But sinful though we all are, we don’t always find ourselves in a situation of having fallen. Sometimes, we may actually feel that we are on reasonably good terms with God. Like those people in the gospel, who have been working all day in the vineyard, we may be conscientiously fulfilling all our God-given responsibilities. We go to church. We say our prayers. We give to charity. We care for others. But are we truly free? Again, there is a test for us, a test of how well we know our God. It consists in how we react to situations wherein God shows mercy to others, especially those others whom – whether consciously or not – we may consider to be less holy or less spiritual than ourselves.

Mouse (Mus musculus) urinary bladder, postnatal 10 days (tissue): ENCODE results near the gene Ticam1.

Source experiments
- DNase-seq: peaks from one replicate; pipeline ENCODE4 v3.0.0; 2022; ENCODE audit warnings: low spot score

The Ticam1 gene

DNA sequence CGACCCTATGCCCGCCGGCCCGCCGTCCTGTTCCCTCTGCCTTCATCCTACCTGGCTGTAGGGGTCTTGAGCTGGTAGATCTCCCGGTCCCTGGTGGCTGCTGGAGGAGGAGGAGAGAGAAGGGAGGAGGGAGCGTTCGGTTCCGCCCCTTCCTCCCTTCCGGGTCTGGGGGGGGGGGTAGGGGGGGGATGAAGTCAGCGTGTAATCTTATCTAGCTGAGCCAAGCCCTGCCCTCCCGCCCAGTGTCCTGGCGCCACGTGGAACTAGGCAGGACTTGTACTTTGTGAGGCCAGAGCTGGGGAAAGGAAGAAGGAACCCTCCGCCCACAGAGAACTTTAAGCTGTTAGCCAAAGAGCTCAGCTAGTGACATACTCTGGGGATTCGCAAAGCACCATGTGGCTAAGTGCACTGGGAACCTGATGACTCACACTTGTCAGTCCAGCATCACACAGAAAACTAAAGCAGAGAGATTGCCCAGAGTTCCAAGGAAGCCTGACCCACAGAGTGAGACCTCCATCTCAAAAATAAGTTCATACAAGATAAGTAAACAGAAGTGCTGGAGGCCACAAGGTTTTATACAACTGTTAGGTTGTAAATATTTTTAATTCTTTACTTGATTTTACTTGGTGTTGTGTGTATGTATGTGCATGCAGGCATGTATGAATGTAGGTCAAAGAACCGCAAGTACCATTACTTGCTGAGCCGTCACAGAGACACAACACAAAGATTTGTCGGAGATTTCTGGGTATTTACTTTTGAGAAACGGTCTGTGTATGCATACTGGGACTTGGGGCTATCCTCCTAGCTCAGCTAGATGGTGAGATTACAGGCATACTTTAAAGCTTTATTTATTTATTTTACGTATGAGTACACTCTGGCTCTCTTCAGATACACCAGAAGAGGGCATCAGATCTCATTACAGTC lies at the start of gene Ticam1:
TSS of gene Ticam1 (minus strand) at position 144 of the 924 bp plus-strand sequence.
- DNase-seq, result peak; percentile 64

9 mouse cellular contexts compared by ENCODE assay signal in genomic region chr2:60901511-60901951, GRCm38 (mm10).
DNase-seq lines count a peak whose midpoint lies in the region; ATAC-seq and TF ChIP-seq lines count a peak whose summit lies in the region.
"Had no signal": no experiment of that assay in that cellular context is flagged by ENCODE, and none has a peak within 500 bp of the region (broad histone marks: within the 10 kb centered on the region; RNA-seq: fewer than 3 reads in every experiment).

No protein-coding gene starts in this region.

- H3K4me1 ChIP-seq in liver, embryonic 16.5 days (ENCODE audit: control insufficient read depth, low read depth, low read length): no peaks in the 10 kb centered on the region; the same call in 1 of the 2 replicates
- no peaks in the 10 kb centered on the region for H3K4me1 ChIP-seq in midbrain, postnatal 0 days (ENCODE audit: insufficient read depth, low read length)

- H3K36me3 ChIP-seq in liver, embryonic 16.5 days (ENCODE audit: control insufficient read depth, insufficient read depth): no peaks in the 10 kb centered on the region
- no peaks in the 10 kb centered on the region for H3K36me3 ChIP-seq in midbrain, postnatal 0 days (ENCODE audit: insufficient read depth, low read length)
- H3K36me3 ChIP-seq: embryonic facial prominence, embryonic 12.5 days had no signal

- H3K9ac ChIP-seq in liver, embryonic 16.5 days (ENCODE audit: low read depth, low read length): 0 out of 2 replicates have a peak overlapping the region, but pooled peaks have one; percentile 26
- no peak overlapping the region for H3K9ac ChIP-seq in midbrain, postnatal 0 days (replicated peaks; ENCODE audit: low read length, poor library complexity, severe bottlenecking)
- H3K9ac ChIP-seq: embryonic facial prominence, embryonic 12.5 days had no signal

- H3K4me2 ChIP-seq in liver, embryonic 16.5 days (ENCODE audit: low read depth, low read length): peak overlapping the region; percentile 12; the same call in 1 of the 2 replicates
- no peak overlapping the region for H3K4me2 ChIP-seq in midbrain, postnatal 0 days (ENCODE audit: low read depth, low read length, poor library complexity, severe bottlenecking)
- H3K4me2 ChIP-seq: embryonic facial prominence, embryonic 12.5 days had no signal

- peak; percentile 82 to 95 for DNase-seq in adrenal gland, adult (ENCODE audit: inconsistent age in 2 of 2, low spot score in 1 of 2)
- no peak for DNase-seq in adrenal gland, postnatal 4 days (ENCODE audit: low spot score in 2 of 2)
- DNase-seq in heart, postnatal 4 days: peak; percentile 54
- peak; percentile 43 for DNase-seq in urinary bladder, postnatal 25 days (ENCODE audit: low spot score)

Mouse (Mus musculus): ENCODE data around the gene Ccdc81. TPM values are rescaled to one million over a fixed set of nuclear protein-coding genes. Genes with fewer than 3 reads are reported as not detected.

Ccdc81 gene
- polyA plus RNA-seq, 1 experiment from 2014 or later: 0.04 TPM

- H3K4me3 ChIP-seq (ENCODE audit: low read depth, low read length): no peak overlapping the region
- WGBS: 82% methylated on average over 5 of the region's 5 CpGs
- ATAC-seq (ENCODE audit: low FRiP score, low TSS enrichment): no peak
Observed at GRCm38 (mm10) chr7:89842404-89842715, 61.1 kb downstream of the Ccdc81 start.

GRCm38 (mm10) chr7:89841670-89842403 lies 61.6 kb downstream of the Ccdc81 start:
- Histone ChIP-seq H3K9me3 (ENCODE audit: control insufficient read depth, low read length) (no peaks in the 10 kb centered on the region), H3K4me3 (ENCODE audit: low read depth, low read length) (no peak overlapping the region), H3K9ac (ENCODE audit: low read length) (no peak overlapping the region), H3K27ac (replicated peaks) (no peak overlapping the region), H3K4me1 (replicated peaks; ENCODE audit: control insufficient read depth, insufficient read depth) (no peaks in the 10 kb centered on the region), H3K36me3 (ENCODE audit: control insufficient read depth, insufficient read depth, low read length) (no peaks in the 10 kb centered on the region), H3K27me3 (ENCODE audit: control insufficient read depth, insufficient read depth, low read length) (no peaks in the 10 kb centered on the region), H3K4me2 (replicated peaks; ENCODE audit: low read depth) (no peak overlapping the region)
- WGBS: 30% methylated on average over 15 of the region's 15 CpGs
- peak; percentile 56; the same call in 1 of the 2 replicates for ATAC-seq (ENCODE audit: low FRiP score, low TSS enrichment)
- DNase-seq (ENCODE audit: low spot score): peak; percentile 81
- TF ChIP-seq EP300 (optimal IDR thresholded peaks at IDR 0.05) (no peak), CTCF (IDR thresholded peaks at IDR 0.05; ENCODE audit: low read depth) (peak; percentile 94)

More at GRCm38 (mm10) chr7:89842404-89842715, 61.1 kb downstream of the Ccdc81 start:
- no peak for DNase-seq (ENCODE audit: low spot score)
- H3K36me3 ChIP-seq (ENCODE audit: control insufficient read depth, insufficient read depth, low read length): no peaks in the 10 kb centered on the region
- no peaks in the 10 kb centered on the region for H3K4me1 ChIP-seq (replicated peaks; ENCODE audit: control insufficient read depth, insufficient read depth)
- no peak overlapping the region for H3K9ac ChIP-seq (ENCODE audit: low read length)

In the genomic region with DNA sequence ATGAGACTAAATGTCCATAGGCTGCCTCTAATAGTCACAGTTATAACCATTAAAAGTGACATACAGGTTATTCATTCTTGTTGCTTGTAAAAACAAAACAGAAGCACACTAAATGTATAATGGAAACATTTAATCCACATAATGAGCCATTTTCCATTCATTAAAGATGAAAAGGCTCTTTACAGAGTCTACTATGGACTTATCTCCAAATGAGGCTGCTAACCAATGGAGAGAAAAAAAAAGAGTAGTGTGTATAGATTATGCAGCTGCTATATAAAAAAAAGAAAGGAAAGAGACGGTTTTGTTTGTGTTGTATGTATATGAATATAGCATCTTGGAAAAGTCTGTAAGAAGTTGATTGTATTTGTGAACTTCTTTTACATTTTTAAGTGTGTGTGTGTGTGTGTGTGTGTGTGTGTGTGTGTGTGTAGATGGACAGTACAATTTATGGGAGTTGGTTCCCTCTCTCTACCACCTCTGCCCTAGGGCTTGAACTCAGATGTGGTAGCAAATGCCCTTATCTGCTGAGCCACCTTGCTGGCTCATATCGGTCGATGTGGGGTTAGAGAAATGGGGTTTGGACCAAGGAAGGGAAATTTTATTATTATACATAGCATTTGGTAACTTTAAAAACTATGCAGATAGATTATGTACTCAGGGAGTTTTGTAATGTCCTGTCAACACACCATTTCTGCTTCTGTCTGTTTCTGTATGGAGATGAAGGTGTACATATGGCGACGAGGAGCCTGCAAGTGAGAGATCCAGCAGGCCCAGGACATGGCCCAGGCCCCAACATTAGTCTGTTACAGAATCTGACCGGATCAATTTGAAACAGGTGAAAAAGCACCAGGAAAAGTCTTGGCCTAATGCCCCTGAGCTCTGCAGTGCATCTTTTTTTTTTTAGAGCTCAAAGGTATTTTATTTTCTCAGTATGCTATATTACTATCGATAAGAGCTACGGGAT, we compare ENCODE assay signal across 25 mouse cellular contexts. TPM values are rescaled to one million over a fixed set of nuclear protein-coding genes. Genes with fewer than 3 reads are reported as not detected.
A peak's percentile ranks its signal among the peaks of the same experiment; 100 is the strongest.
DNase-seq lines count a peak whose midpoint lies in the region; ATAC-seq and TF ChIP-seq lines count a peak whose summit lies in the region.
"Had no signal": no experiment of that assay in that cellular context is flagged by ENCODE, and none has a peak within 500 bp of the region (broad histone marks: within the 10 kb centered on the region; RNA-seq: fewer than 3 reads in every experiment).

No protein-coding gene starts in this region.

To take a rather mundane example, let us say that Mary is a highly respected member of her parish, where, for many years she has been the leader of the lectors. Then, one day, someone else is chosen to replace her. Not only is this person a far less experienced lector than Mary is, but she is also known to be a single parent – the result of a youthful indiscretion. Doesn’t Mary face a test in a situation like this? How will she react to being replaced by such a person? Will she complain as the people in the gospel do? Like those laborers who had worked hard all day, will she also grumble to herself that someone who had previously committed the sin of fornication has now been made her equal? Or will she instead rejoice at the marvelous generosity of her God, who offers to all comers, the fullness of love and life? Will her knowledge of God be such that she is willing to graciously be last who once was first?